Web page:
we hosted our first waldorf third grade farm trip in 2002, the spring my oldest son turned 3. i can remember it like it was yesterday, those children, now into college and beyond, gifted my family with so much. despite a total lack of infrastructure, those kids had the time of their life. they stayed in tents behind the barn, milked goats, and dined al fresco. they shared with us hand knit toys and ideas for felting wool. we shared with them our farm in her infancy. together we tried every possible farm task that the season and weather would allow and from that moment on, we were thoroughly enamored with the annual farm trip. when the years passed and i attended that class’s 8th grade graduation, i cried and cried as the children reflected on their elementary years. one child in particular described in detail his 3rd grade trip to hill and hollow farm as a pivotal moment in his education. it was then i realized truly the significance of these few days in the lives of those children, and in our roles as farmers, educators and parents. alas, here we are 12 years later. we have refined the curriculum. we long ago built a cabin in the woods to accommodate such groups. i have streamlined the kitchen and the menu to do our best to feed. despite these changes, one might call improvements, one fact remains unchanged, the pure awe of the farm trip. these days are the culmination of the 3rd year curriculum in waldorf schools across the globe. i spoke more in depth about it here but words can not describe the preparation, the anticipation and the fruition of everyone’s hard work to make these days special time and again. waldorf education is unique for countless reasons, i dare not try to outline them here. there is one amazing aspect that truly resonates with me in the wake of this year’s visit from the waldorf school of louisville. in these schools, the teacher stays with his or her class from first through eighth grade. whew. commitment friends. to truly educate, there must be an environment of trust. trust between student and teacher. trust between parents and faculty. trust between school administration, faculty, parents. now that is a whole lot of trust. one then asks, or at least steiner asked, how can that trust be established and reestablished each and every year? from my perspective from these tiny glimpses into my region’s waldorf schools, these classes and these relationships, i see a true treasure. we spent much of last week enthralled with a tremendous 3rd grade class, their phenomenal lead teacher and a handful of wonderful parent chaperones. we sowed and hoed and planted and worked together. in the wake of some fairly intense days on the farm, we have spent countless hours reflecting. to summarize would be impossible, but once again i am so delighted with the outcome: for the 3rd graders and for us. there is nothing better than the joy of sharing our life and offering others a glimpse into our reality.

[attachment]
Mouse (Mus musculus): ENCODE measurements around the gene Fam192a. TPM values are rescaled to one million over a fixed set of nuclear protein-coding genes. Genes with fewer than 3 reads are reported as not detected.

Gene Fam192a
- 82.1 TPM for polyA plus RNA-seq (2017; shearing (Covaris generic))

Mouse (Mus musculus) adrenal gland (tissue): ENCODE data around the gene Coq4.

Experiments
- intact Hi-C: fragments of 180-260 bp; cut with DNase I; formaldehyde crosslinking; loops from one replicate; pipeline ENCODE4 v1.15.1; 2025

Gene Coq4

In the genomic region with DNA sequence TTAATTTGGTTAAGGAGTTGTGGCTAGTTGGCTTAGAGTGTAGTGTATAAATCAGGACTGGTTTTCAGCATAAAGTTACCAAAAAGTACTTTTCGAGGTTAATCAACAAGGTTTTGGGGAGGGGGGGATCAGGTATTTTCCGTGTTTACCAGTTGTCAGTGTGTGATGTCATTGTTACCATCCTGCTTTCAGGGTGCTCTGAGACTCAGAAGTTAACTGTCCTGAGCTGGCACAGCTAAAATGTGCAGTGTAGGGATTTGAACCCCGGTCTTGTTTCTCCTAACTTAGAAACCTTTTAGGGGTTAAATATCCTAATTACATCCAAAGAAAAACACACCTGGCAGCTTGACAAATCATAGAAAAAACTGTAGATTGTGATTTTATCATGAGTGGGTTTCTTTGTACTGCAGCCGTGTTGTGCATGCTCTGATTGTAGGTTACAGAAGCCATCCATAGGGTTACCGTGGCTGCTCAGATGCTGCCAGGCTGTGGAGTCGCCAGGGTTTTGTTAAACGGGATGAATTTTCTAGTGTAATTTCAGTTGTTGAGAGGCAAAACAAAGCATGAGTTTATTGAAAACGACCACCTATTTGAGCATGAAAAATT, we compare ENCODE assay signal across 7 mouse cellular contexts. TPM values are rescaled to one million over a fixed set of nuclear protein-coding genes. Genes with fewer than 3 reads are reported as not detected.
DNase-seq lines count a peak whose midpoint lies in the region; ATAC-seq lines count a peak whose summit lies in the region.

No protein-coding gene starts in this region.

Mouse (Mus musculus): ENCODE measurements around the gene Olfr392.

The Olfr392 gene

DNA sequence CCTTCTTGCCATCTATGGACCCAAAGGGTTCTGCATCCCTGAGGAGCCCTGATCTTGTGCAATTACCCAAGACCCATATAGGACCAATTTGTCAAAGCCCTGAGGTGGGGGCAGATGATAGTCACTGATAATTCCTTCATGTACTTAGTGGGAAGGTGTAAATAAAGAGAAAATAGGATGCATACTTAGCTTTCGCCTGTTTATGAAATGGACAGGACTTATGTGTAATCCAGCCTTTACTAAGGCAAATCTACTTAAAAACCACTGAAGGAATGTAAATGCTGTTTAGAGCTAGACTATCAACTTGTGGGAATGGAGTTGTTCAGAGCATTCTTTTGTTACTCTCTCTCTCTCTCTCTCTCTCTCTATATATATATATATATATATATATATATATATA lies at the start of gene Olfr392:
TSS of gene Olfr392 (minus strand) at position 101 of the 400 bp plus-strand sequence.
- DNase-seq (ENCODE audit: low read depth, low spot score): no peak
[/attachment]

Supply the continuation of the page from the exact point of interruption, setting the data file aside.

we spent the better part of last week with 16 third graders, their magnificent lead teacher and a handful of amazing parent chaperones from the waldorf school of louisville. the farm trip is a right of passage for these nine and ten year olds, many have heard tales of the creek and the farm animals, the cabin and the outhouse, the chores and the fun from their older siblings. it is the culmination of their third year and an integral part of the waldorf curriculum.
in the third grade most children go through the nine year change: it is of great significance according to ruldolf steiner, founder of waldorf education. a child this age is leaving the kingdom of early childhood and the realization that the self is separate from the world around him starts to sink in: it can be an emotionally difficult time. as with all other childhood phases, steiner designed the curriculum to soothe the pains, ease the transitions and educate for these developmental changes. for the nine year old waldorf education means immersion in old testament tales alongside daily lessons in food, clothing and shelter. the newly identified sense of self is soothed knowing how to raise her own food and have a start with simple woodworking. on the deepest level, the child is calmed having been exposed to these age old skills of self sufficiency.
we have been hosting third grade farm trips here for 11 years. groups from near and far have come to celebrate the joys of on farm education with us. urban kids milk the cow and drink her milk fresh as it can be, lessons about meat and where it comes from are learned, seeds are sown. we have seen child after child transform here. self confidence shines while discovering new muscles working hard in the gardens, sheer glee emanates as they play in nature and eat fresh food growing beside the dining tables.
the third grade farm trip is truly a gift to these children, but it is most precious to us. every spring with each new visiting class , i am reminded how lucky i am to have this place, how blessed my children are to be so connected to this earth, and how thankful i am to be able to share this with so many. i already miss these new friends, but know we all carry a piece of this farm trip in our hearts.